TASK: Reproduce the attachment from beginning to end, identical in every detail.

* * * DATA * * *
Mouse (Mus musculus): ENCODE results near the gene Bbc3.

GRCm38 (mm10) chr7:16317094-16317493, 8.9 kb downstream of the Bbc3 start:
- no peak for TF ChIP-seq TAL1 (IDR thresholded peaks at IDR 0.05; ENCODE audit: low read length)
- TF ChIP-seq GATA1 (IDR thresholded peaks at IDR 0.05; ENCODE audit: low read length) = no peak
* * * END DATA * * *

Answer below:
Mouse (Mus musculus): ENCODE results near the gene Bbc3.

GRCm38 (mm10) chr7:16317094-16317493, 8.9 kb downstream of the Bbc3 start:
- no peak for TF ChIP-seq TAL1 (IDR thresholded peaks at IDR 0.05; ENCODE audit: low read length)
- TF ChIP-seq GATA1 (IDR thresholded peaks at IDR 0.05; ENCODE audit: low read length) = no peak